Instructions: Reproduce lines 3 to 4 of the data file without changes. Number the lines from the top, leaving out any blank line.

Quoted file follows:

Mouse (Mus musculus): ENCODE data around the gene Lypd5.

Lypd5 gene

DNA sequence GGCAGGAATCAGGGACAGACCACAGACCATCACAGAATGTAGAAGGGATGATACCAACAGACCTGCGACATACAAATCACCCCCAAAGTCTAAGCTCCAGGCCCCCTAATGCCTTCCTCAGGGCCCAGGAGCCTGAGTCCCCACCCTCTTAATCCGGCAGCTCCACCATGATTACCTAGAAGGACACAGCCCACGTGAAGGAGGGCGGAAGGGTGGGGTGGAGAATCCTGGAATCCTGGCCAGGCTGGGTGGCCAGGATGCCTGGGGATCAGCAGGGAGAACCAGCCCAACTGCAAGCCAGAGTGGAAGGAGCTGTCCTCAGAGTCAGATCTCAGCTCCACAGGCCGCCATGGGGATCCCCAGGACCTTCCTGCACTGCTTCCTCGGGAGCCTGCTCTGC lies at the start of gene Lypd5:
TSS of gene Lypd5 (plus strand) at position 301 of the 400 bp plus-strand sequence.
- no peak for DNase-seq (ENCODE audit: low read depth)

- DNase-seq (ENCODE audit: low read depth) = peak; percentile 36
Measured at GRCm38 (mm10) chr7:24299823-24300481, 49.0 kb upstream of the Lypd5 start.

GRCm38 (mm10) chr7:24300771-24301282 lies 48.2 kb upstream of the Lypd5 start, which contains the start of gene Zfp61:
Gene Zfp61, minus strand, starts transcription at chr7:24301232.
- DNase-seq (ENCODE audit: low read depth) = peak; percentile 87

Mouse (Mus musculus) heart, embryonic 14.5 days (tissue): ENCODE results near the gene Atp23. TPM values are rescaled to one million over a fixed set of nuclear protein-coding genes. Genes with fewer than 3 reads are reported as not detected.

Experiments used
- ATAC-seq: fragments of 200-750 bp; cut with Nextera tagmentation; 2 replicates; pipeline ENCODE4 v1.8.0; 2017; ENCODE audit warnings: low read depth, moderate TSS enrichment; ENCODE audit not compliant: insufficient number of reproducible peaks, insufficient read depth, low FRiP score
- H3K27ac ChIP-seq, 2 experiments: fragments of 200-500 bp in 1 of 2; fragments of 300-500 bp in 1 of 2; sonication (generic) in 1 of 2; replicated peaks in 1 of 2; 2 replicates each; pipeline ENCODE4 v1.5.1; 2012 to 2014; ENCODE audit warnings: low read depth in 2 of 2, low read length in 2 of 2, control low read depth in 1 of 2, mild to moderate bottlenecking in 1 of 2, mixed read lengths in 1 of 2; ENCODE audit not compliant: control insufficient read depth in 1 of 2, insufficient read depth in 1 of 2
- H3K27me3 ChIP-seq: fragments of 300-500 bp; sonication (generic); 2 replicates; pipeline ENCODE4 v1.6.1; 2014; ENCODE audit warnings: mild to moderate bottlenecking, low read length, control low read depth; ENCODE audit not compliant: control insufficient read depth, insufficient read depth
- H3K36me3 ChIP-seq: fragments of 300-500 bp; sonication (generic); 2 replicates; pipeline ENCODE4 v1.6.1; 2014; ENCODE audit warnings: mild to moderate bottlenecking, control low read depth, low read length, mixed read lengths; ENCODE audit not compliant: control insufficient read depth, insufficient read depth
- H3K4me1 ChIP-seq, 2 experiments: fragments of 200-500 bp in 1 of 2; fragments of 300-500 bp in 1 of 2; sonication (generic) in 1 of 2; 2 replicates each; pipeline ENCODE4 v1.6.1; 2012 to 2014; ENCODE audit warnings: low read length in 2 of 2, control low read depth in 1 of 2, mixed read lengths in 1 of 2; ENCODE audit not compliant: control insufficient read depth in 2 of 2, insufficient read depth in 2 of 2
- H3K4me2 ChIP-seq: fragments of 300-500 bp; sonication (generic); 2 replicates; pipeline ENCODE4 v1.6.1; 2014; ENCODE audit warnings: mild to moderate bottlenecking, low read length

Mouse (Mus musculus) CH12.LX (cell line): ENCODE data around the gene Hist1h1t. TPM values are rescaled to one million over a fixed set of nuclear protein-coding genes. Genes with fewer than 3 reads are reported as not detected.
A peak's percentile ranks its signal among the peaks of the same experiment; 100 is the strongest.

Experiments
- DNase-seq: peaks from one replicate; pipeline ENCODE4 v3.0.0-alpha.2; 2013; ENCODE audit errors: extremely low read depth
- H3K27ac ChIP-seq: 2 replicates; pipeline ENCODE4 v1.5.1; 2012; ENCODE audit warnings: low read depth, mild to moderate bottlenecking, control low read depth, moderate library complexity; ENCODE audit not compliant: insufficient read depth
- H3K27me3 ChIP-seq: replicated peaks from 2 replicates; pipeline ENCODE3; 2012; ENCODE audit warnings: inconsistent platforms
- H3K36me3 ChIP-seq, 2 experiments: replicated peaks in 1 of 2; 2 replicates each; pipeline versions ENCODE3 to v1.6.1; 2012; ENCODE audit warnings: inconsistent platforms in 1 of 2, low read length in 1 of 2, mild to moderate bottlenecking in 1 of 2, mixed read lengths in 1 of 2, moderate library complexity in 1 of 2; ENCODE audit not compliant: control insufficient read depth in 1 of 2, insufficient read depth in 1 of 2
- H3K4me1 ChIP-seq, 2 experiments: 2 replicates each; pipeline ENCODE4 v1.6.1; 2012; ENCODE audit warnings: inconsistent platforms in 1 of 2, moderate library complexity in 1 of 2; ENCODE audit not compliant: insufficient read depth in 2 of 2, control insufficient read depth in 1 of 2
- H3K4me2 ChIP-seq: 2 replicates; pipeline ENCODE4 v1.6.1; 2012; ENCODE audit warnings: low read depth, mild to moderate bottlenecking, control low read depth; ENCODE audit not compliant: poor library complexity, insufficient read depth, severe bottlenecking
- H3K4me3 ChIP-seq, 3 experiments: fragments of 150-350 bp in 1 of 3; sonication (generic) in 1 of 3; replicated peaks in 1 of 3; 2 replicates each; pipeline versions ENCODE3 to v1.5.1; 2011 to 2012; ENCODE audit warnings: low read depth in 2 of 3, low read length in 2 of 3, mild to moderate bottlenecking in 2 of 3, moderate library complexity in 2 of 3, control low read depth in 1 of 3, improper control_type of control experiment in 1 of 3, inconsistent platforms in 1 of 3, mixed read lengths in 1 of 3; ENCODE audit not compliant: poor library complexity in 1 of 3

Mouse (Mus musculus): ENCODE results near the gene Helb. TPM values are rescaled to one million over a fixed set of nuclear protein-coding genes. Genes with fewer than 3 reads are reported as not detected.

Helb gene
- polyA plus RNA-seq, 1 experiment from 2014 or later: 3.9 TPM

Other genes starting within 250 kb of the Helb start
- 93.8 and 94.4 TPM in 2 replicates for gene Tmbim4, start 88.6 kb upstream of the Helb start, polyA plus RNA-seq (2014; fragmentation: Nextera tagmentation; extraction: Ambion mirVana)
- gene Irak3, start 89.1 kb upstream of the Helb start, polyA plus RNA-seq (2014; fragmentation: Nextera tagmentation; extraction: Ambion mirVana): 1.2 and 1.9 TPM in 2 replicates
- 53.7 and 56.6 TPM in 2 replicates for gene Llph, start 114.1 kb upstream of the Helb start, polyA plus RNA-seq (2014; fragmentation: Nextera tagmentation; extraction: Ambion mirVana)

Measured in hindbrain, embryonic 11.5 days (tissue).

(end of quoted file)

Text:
DNA sequence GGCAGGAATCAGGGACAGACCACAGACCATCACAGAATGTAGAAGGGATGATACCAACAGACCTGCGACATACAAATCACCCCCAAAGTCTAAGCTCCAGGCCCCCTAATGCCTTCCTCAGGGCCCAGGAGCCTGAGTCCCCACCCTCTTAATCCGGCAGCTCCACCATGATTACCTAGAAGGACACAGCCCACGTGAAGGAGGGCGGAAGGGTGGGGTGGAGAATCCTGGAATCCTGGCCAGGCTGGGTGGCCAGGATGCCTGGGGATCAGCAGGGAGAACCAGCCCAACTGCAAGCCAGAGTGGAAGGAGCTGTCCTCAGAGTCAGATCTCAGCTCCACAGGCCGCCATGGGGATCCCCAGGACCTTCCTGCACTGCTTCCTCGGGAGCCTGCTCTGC lies at the start of gene Lypd5:
TSS of gene Lypd5 (plus strand) at position 301 of the 400 bp plus-strand sequence.